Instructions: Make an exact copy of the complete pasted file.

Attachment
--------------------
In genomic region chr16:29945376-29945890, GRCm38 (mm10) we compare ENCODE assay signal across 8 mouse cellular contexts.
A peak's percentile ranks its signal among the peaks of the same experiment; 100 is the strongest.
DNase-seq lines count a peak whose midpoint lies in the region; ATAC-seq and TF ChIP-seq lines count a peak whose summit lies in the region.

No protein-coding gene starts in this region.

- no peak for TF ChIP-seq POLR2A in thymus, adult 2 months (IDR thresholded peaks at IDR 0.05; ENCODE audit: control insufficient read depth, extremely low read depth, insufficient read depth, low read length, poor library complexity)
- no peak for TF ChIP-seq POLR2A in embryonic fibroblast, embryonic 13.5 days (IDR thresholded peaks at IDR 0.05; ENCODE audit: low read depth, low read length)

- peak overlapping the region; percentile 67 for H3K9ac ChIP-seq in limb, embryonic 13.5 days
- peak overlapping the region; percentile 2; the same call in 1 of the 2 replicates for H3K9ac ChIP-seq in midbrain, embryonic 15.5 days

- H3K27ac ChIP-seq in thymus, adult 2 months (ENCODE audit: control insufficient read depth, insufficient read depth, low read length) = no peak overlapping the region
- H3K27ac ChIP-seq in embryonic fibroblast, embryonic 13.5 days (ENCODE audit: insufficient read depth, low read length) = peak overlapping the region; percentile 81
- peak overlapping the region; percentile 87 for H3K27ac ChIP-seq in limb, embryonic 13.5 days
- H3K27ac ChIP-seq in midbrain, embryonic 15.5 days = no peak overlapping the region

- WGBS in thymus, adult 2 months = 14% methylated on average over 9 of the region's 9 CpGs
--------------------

In genomic region chr16:29945376-29945890, GRCm38 (mm10) we compare ENCODE assay signal across 8 mouse cellular contexts.
A peak's percentile ranks its signal among the peaks of the same experiment; 100 is the strongest.
DNase-seq lines count a peak whose midpoint lies in the region; ATAC-seq and TF ChIP-seq lines count a peak whose summit lies in the region.

No protein-coding gene starts in this region.

- no peak for TF ChIP-seq POLR2A in thymus, adult 2 months (IDR thresholded peaks at IDR 0.05; ENCODE audit: control insufficient read depth, extremely low read depth, insufficient read depth, low read length, poor library complexity)
- no peak for TF ChIP-seq POLR2A in embryonic fibroblast, embryonic 13.5 days (IDR thresholded peaks at IDR 0.05; ENCODE audit: low read depth, low read length)

- peak overlapping the region; percentile 67 for H3K9ac ChIP-seq in limb, embryonic 13.5 days
- peak overlapping the region; percentile 2; the same call in 1 of the 2 replicates for H3K9ac ChIP-seq in midbrain, embryonic 15.5 days

- H3K27ac ChIP-seq in thymus, adult 2 months (ENCODE audit: control insufficient read depth, insufficient read depth, low read length) = no peak overlapping the region
- H3K27ac ChIP-seq in embryonic fibroblast, embryonic 13.5 days (ENCODE audit: insufficient read depth, low read length) = peak overlapping the region; percentile 81
- peak overlapping the region; percentile 87 for H3K27ac ChIP-seq in limb, embryonic 13.5 days
- H3K27ac ChIP-seq in midbrain, embryonic 15.5 days = no peak overlapping the region

- WGBS in thymus, adult 2 months = 14% methylated on average over 9 of the region's 9 CpGs